Janet Yellen’s Shame, by Bill Bonner

The contrast between honest capitalism and inherently dishonest central banking. From Bill Bonner at acting-man.com:

Playing Politics

In honest capitalism, you do what you can to get other people to voluntarily give you money. This usually involves providing goods or services they think are worth the price. You may get a little wild and crazy from time to time, but you are always called to order by your customers.

In the market economy, consumers reign supreme. There is no such thing as a “lost” vote in the marketplace; every penny spent affects production. Mises noted: “Consumers ultimately determine not only the prices of consumers’ goods, but no less the prices of all factors of production. They determine the income of every member of the market economy. The consumers, not the entrepreneurs, ultimately pay the wages earned by every worker, the glamorous movie star as well as the charwoman. With every penny spent, consumers determine the direction of all production processes and the minutest details of the organization of all business activities.”

That is true of honest banking, too. Back when such a thing existed, the job of an honest banker was to aggregate people’s savings and lend them to worthy borrowers. You make too many mistakes, your customers leave and you go broke.

Politics is a different game altogether. It produces no wealth of any sort. So the only way you can prosper in politics is to connive, cheat, and steal – manipulating your friends… sidelining your enemies… and exploiting the public.

It is a game of taking wealth, not making it. And you have no customers, so there’s not much of a check on how out-of-order you can get. Still, a politician is not always lying, not always stealing – and not always wrong. Occasionally, he blunders into honesty and slips into truth.

On Monday, for example, Republican presidential nominee Donald Trump said Fed chief Janet Yellen should be ashamed of herself for what she was doing to Americans and for creating a “false stock market.

US monetary base vs. the S&P 500 Index. Although base money growth has leveled out since 2014, the money supply has continued to grow since then due to commercial bank credit expansion. Since 2008 the broad true US money supply has increased by 128%, and this chart is a reminder that the money didn’t just “print itself”.  A great deal of it was created directly by the Fed, which the rapid growth in base money demonstrates. Newly created money doesn’t affect all prices simultaneously or to the same extent and for a variety of reasons, asset prices are always likely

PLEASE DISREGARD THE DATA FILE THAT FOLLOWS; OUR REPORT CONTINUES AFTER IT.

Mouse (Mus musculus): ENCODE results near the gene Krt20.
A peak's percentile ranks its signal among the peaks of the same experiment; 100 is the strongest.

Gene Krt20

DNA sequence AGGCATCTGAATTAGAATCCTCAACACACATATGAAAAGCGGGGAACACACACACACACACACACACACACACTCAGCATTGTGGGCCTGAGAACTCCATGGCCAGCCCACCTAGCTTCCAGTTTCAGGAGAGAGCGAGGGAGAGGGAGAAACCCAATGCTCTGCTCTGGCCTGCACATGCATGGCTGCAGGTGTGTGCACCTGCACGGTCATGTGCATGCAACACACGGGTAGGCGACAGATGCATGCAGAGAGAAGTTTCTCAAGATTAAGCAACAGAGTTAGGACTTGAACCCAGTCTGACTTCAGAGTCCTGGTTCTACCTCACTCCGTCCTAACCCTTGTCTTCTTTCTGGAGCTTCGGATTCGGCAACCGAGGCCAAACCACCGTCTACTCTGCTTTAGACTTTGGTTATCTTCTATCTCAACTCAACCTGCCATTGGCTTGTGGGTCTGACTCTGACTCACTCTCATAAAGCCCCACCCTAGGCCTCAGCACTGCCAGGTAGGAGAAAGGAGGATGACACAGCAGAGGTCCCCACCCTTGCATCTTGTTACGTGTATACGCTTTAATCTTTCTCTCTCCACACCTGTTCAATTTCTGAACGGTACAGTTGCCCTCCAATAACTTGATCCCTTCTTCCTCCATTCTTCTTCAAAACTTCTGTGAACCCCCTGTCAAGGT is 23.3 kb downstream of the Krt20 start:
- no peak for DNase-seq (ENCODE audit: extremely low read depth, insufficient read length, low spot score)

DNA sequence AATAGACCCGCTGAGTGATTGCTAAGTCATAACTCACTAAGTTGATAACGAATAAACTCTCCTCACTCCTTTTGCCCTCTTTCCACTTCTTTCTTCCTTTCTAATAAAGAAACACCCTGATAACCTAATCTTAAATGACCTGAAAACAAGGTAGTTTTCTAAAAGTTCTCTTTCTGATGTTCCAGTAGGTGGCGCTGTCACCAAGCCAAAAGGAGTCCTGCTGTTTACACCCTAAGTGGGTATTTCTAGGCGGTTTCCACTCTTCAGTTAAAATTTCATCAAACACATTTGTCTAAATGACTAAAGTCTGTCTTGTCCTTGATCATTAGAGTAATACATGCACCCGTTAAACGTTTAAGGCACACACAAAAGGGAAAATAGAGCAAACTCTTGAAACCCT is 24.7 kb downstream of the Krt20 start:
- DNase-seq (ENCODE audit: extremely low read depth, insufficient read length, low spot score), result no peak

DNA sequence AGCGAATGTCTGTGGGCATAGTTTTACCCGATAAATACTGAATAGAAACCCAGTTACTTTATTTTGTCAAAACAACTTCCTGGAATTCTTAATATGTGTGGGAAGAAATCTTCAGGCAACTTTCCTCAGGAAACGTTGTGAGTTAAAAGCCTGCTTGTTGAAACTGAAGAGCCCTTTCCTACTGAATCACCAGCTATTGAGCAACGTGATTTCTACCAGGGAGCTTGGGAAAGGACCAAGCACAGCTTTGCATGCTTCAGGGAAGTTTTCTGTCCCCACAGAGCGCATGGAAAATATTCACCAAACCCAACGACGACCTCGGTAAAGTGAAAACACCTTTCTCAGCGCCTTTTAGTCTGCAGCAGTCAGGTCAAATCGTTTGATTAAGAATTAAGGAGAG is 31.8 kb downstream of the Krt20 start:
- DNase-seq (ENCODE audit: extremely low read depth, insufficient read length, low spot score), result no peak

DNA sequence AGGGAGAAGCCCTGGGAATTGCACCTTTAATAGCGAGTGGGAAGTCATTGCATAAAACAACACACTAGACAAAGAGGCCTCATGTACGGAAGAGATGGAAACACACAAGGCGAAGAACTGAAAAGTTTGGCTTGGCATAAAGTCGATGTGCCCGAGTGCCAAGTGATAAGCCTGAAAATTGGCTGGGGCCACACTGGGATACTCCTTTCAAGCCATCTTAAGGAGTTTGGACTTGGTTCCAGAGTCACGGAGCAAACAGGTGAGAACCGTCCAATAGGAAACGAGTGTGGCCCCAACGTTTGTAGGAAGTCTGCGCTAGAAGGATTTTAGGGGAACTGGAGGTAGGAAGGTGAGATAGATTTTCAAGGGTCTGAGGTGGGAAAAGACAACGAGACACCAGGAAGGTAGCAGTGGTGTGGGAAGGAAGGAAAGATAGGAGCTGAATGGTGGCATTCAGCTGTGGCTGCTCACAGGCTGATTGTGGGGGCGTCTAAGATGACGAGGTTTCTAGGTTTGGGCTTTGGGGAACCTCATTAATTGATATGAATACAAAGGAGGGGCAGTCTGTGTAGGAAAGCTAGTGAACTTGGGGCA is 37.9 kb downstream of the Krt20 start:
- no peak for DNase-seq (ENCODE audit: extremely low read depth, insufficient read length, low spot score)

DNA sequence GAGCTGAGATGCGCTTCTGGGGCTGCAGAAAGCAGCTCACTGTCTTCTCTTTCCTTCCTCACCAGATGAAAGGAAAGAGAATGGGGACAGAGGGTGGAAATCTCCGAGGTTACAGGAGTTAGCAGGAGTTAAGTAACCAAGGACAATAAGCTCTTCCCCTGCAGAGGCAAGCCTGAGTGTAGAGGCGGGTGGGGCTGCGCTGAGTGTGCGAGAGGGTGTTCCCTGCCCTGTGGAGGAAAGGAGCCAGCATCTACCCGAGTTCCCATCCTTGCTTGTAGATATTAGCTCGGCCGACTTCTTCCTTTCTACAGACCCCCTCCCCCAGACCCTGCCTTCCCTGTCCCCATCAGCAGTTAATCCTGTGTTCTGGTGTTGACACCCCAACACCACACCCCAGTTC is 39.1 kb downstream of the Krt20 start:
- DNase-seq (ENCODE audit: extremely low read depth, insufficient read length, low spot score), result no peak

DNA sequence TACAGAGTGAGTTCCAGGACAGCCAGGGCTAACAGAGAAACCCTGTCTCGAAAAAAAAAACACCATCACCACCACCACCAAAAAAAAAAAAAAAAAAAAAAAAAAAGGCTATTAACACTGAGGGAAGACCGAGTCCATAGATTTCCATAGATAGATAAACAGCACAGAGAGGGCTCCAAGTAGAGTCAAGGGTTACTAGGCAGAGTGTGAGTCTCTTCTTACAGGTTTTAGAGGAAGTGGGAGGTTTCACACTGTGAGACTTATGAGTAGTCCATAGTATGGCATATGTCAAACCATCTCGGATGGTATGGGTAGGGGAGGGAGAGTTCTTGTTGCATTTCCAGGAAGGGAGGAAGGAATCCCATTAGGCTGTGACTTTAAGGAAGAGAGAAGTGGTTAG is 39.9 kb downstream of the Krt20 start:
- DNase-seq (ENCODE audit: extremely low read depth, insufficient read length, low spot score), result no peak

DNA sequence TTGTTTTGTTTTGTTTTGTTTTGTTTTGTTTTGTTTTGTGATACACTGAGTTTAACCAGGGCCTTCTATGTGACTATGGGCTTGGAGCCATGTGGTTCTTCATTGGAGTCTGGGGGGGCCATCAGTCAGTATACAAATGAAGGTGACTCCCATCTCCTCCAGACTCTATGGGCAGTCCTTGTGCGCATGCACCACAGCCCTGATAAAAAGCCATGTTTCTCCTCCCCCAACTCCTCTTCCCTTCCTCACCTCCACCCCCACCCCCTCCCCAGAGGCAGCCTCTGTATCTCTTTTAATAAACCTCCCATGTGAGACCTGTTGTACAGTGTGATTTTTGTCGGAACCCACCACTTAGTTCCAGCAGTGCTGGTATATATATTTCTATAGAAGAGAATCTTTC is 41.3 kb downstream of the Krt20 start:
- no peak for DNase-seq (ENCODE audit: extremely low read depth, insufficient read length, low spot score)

US monetary base vs. the S&P 500 Index. Although base money growth has leveled out since 2014, the money supply has continued to grow since then due to commercial bank credit expansion. Since 2008 the broad true US money supply has increased by 128%, and this chart is a reminder that the money didn’t just “print itself”. A great deal of it was created directly by the Fed, which the rapid growth in base money demonstrates. Newly created money doesn’t affect all prices simultaneously or to the same extent and for a variety of reasons, asset prices are always likely to be at the top of the list (in other words, the above correlation is not a coincidence)

The financial press was quick to condemn Mr. Trump for “undermining confidence” in the Fed and the stock market. It was “irresponsible” to question the Fed’s integrity and its non-partisan mission, said the pundits.

Widely dismissed was the idea that Ms. Yellen was “playing politics” with the Fed by supporting the stock market to embellish President Obama’s last months in office and help Democratic nominee Hillary Clinton slide into the White House after him. But Mr. Trump is right: Politics is the Fed’s game.

 

To continue reading: Janet Yellen’s Shame

 

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